Technology giant Hewlett-Packard jumped the gun a little bit and pushed its financial results for the second quarter of its fiscal year out the door a little early. Overall, the numbers find HP’s revenue was up three percent compared to the same quarter a year ago, with new revenue a whopping $31.63 billion and earnings of $2.3 billion. However, the company also cut its earning forecast for the year, sending its stock into a downturn, as the company works to overcome a serious of obstacles—including supply chain issues stemming from the massive 9.0 magnitude earthquake that struck Japan in March.
“HP executed well and delivered a solid quarter,” said HP CEO and president Leo Apotheker, in a statement. “Our enterprise strategy, with services at its core, is focused on higher value-added solutions. Today we are accelerating our efforts to align our services business model to our long-term strategy to deliver unprecedented value to our customers and a better return for our shareholders.”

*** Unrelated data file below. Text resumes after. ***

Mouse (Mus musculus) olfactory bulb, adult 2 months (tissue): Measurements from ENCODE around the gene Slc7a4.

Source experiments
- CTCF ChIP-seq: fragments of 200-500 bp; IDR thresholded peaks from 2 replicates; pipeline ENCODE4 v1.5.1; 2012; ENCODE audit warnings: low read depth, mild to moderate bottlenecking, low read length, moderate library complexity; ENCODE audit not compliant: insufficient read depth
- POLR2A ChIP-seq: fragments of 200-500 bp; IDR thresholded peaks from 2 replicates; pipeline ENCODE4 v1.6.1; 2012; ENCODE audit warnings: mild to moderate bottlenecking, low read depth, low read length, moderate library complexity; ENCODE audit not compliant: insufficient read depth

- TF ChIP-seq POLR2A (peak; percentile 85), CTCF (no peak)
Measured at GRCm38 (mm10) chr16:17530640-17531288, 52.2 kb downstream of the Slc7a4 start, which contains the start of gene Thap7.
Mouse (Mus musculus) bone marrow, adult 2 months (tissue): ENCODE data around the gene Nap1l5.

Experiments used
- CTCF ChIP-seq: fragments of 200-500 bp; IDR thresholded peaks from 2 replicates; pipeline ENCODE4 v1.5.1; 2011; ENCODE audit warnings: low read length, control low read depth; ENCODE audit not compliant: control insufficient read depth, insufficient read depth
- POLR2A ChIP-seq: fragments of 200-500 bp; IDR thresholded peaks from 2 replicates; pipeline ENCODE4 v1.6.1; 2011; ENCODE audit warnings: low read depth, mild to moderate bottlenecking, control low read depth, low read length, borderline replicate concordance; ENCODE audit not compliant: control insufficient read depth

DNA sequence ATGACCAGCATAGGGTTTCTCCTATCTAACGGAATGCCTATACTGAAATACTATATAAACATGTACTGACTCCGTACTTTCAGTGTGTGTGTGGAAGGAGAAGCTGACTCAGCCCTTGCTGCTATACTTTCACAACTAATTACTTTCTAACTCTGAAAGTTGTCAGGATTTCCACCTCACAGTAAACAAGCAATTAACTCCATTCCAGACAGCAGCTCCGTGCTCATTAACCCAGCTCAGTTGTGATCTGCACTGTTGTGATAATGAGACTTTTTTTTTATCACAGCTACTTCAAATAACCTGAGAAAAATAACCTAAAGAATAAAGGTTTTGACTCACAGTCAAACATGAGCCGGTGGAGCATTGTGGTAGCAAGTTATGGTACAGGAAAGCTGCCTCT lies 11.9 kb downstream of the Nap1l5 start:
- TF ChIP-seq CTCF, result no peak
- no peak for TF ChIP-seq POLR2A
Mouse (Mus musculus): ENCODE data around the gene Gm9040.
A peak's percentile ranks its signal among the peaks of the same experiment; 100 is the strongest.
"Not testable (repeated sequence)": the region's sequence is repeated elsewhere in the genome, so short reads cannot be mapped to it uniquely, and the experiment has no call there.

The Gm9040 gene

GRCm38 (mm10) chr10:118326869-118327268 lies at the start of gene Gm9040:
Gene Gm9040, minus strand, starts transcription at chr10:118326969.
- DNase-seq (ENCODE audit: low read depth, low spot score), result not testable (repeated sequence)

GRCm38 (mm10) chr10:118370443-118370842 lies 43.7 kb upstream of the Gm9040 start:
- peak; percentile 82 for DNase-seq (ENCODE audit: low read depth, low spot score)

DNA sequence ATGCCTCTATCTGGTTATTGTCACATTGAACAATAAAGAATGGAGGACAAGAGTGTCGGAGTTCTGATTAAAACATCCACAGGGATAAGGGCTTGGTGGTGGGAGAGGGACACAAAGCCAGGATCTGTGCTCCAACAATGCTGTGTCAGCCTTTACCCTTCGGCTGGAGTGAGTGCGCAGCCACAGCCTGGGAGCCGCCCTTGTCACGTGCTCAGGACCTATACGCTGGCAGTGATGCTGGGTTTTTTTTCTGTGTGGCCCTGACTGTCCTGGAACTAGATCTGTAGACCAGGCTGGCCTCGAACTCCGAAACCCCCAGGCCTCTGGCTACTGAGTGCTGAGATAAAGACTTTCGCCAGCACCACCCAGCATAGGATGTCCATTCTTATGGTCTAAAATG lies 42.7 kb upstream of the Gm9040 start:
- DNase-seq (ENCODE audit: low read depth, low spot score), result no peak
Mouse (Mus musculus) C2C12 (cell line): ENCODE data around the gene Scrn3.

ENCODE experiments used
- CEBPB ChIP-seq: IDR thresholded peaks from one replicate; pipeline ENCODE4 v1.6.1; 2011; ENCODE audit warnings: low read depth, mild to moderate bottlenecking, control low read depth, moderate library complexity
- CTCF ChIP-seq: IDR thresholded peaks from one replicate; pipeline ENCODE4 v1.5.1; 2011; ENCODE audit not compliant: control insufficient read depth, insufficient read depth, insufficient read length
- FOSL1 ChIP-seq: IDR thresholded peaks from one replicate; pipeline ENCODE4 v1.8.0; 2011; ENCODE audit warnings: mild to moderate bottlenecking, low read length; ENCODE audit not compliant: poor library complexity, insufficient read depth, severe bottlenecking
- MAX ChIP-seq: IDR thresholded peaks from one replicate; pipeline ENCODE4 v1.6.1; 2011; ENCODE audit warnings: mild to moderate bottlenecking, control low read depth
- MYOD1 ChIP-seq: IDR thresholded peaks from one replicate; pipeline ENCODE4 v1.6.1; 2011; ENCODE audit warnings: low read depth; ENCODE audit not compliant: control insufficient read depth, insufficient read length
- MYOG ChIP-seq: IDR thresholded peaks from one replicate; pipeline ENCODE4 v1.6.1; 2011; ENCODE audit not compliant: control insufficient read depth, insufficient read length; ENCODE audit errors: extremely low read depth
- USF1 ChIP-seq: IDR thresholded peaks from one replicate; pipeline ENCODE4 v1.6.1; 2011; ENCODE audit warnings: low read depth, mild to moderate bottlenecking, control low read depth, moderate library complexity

Overall, HP’s earnings translated to $1.05 per share—excluding special items, that would have been $1.24 per share, and both figures beat what Wall Street analysts were expecting. However, looking forward HP forecasts its next quarter earnings will be $1.08 per share, and the company revised its forecast for the full year to earnings of $5 per share, moving expectations down a notch from the $5.20 to $5.28 they were forecasting earlier this year. In addition to ramifications from the Japan quake, HP cited overall softness in the PC market—which is being partly eroded by tablets—as well as reduced operating profit from its services division, which provides tech services to government, education, enterprise, and other sectors.
A leaked memo from CEO Apotheker warned that the company would be facing a tough quarter and that managers within the company needed to “watch every penny and minimize all hiring.”